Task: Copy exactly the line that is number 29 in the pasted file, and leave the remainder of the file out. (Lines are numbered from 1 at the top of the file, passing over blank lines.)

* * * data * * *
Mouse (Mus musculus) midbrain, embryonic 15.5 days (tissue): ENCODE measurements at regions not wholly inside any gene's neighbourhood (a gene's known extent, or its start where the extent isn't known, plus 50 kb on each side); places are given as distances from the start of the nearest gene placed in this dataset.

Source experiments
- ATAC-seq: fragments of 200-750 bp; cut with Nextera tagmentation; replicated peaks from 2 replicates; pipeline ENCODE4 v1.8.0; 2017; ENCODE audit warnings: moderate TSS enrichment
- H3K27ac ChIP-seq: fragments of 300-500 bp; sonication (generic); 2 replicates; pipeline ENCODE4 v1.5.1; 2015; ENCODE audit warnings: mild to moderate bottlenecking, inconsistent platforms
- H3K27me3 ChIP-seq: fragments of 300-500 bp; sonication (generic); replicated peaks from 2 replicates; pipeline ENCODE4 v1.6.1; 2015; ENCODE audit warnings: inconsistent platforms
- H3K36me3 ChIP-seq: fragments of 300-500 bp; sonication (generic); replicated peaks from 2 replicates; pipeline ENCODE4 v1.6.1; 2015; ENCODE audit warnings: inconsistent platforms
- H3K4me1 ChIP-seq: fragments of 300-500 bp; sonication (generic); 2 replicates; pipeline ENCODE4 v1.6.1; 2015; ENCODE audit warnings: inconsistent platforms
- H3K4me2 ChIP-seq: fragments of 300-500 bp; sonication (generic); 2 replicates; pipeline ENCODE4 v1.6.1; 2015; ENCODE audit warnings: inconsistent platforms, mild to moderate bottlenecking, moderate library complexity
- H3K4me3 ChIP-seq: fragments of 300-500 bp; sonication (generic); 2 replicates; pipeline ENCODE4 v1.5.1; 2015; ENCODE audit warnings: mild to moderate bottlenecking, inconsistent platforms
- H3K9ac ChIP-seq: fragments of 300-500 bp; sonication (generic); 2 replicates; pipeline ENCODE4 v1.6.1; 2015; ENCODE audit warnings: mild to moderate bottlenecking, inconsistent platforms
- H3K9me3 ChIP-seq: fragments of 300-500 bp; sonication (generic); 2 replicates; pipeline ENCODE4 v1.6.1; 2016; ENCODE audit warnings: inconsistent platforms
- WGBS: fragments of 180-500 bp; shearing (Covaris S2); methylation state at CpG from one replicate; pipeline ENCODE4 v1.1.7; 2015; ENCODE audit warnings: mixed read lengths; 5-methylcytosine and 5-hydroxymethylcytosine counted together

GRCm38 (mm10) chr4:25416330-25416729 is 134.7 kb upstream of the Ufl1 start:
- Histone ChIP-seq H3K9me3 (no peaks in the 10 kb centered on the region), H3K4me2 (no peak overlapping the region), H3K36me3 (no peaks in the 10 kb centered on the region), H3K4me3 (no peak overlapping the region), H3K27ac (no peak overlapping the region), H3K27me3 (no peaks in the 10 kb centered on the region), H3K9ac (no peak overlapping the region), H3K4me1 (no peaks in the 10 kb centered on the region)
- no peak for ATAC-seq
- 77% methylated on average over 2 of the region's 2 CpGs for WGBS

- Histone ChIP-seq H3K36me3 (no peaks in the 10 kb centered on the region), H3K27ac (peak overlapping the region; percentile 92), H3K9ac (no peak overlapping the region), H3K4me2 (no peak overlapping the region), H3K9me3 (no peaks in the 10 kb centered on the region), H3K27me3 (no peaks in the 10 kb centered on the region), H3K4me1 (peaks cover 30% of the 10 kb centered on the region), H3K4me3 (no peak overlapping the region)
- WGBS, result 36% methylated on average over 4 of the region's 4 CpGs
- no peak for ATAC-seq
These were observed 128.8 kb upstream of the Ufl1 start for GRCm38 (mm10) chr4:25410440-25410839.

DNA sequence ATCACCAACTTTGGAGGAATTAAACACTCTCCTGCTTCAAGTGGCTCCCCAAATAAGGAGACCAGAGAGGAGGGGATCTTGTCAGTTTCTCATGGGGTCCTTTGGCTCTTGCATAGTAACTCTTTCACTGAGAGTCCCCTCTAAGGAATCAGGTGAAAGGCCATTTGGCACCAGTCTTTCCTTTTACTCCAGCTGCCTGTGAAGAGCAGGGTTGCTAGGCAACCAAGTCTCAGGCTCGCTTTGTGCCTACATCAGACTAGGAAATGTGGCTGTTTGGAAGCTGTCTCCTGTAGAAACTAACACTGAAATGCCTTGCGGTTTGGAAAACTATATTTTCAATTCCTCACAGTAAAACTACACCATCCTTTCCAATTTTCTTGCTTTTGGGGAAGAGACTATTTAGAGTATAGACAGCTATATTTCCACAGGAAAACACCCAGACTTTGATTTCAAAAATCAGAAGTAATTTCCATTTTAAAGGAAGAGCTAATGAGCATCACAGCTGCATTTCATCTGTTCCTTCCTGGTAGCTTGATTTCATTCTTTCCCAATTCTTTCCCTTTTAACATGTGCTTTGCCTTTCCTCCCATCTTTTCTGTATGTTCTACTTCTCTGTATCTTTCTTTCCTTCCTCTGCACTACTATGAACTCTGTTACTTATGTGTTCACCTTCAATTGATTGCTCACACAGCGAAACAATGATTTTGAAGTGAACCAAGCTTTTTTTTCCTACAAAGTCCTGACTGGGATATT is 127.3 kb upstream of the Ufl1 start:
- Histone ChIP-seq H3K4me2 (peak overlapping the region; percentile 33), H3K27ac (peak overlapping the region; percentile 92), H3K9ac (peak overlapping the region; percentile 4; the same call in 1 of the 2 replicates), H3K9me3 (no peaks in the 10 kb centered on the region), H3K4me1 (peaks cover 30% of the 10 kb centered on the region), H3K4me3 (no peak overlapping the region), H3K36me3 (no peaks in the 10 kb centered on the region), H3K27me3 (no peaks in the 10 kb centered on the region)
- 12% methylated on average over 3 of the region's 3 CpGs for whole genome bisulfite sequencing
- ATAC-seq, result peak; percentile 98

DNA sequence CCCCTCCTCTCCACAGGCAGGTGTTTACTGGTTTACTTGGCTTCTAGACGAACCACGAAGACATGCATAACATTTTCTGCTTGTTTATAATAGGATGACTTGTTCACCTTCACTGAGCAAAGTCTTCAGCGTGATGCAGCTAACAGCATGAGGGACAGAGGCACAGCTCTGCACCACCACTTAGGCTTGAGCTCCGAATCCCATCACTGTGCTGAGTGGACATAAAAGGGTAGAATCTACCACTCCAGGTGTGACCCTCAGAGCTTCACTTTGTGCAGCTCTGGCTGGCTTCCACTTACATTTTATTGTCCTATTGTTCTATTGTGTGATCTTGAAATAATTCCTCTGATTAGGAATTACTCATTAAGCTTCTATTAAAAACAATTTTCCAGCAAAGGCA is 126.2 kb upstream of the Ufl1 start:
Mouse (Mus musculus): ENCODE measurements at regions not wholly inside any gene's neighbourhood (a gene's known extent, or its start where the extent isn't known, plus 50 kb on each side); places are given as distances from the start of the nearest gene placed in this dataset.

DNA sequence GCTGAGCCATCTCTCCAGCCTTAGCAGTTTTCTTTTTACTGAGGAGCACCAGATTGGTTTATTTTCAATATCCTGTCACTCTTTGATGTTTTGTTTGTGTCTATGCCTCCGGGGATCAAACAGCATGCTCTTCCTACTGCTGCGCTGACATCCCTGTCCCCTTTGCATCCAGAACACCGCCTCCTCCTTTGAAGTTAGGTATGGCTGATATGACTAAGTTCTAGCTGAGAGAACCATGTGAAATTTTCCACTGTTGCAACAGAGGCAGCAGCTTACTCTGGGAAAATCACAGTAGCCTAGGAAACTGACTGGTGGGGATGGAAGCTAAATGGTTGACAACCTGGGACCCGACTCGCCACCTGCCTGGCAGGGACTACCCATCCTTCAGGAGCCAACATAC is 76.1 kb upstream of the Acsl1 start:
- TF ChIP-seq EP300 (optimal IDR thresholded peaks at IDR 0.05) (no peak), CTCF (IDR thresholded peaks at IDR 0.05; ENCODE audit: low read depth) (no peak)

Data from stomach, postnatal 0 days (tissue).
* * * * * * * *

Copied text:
Data from stomach, postnatal 0 days (tissue).